TOKYO, July 10 — After much speculation, Nintendo has finally confirmed the Switch Lite — a smaller, lighter and cheaper version of the original Nintendo Switch and it’s designed specifically for handheld play. According to Nintendo, the focus on handheld play was developed based on how users primarily used the Switch — which is to say mostly in handheld mode.
How small is the Switch Lite? It’s about the size of the original Switch with one controller removed.
Here’s a full breakdown of the differences between the Switch and Switch Lite.
Smaller, lighter, cheaper
The Switch Lite will be available in the US from September with a price of US$199 (RM824), US$100 cheaper than the original but the cheaper price means the Switch Lite will lose some of the features available on its bigger brother.
For one, you don’t get a the removable Joy-Con controllers. The Switch Lite is a single unit with the controllers fixed in place. The display is slightly smaller at 5.5-inch touch display (compared to the 6.2-inch on the original Switch) and it retains 720p display resolution as with its bigger brother.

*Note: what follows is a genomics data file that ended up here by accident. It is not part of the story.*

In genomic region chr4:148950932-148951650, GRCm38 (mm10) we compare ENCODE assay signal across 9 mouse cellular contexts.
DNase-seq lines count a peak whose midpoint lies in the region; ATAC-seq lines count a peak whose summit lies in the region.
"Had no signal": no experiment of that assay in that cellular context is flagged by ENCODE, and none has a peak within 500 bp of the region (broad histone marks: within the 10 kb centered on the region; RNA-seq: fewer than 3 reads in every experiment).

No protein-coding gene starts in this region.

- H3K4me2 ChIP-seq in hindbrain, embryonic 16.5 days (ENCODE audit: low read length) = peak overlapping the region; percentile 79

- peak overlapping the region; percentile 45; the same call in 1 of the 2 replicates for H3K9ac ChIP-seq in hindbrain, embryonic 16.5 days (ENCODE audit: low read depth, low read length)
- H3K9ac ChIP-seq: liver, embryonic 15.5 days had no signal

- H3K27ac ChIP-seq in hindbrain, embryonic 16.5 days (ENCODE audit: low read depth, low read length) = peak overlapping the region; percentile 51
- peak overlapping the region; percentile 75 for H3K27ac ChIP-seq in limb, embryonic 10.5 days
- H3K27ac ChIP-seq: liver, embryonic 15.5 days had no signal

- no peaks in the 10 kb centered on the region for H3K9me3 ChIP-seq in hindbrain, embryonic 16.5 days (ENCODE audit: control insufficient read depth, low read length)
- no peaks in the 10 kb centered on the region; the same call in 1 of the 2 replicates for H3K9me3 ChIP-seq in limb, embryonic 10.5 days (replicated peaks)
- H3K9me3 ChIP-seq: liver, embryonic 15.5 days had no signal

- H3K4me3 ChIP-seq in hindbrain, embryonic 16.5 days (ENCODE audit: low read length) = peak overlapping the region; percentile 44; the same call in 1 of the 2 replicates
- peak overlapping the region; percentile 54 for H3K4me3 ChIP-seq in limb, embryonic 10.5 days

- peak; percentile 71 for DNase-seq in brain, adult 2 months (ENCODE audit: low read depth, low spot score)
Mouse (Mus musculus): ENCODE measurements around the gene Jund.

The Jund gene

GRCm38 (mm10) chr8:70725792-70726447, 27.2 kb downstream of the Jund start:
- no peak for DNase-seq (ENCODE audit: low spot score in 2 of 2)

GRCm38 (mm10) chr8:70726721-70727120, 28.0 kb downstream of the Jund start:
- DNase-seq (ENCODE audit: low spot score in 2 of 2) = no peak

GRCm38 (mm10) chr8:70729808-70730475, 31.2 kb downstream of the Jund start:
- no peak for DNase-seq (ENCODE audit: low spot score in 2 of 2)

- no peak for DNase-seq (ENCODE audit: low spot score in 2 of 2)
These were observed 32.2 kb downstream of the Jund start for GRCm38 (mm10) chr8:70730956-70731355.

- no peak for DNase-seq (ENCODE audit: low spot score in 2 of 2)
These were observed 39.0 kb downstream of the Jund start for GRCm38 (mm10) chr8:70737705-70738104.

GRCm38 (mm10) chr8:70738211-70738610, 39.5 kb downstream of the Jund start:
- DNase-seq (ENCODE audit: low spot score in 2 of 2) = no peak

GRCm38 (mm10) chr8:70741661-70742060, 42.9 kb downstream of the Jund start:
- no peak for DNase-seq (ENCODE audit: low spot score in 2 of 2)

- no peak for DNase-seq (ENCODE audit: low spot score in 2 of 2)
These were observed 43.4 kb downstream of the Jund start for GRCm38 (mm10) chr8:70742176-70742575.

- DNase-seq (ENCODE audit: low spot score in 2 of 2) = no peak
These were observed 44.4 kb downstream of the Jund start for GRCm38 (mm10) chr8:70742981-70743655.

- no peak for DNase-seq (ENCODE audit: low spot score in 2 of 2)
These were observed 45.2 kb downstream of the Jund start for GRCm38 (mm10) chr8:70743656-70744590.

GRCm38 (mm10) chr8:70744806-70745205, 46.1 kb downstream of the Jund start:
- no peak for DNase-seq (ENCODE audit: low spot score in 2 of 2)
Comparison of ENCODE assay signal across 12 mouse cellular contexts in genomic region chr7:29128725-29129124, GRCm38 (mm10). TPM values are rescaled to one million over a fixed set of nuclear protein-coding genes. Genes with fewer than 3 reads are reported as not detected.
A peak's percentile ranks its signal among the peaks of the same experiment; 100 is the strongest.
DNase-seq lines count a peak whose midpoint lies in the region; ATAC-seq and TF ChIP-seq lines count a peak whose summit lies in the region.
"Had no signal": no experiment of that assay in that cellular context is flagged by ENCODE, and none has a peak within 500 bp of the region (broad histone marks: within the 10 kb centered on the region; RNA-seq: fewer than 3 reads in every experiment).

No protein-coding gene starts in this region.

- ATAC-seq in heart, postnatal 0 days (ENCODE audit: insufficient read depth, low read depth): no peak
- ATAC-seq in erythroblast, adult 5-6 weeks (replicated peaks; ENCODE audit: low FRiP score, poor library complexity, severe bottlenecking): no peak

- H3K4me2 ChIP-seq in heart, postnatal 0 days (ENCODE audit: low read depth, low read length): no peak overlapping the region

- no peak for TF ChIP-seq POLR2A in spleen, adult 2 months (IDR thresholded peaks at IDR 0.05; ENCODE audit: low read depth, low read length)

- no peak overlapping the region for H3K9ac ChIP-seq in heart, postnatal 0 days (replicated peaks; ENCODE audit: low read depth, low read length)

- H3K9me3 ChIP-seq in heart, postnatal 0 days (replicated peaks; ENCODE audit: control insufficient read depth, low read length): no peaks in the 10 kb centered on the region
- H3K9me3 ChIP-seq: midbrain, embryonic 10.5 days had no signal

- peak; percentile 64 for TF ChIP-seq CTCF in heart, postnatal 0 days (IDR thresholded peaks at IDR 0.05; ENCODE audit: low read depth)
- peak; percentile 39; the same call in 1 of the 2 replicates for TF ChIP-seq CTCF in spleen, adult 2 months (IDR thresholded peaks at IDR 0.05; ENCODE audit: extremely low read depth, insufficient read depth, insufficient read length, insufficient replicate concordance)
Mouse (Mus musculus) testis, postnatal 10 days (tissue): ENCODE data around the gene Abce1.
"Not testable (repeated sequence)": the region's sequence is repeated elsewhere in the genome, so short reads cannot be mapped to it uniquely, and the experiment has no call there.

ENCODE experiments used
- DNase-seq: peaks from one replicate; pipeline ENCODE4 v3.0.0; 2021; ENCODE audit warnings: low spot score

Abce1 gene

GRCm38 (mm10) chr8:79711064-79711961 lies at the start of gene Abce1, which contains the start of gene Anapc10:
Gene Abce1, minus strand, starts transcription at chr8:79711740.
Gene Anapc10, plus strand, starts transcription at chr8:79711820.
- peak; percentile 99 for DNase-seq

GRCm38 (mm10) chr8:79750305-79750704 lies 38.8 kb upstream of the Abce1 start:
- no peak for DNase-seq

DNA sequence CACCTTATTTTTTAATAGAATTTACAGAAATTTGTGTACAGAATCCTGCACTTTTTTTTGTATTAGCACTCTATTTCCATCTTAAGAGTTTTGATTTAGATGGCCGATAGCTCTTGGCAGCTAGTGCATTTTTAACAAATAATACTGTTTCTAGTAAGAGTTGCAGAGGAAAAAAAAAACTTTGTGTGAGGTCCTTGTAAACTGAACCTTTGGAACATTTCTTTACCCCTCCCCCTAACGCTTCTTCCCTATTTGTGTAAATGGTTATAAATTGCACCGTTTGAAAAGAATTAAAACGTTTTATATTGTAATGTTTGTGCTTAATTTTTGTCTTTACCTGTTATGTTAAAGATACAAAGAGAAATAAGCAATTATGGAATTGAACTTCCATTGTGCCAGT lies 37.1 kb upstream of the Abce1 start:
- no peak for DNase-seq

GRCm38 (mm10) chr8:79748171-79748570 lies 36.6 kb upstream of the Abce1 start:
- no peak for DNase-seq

With the built-in, non-removable controllers, you also lose the ability to play games with motion controls. If you still insist on playing with motion controls however, you can pair the Switch Lite with the removable Joy-Con controllers.
The other limitation is that you won’t be able to connect the Switch Lite to your TV. However, Nintendo has designed for the two systems — the Switch and the Switch Lite — to complement each other.
On the flip side, the Nintendo Switch Lite comes with a number of enhancements as well. Being a single-piece design, the Switch Lite is lighter and should be more solidly built than the modular Switch. The controllers also get a proper D-pad compared to the separate buttons on the removable Joy-Con controller. The single-piece design also means the Switch Lite doesn’t have a kick-stand.
Nintendo also claims a slightly better battery life with the Switch Lite due to a more power efficient chip and because of the single piece design, the Switch Lite does away with need to have saperate batteries to power the controllers.
Other than that, the Switch Lite is virtually identical to the Switch in terms of performance and gameplay.
The Lite will be available in several colour options — yellow, grey, and turquoise — as well as a special light grey Pokémon Sword and Shield edition.
The Nintendo Switch Lite will be available in the US from September 20th for US$199.99. The Pokémon version will be out on November 8th at the same price.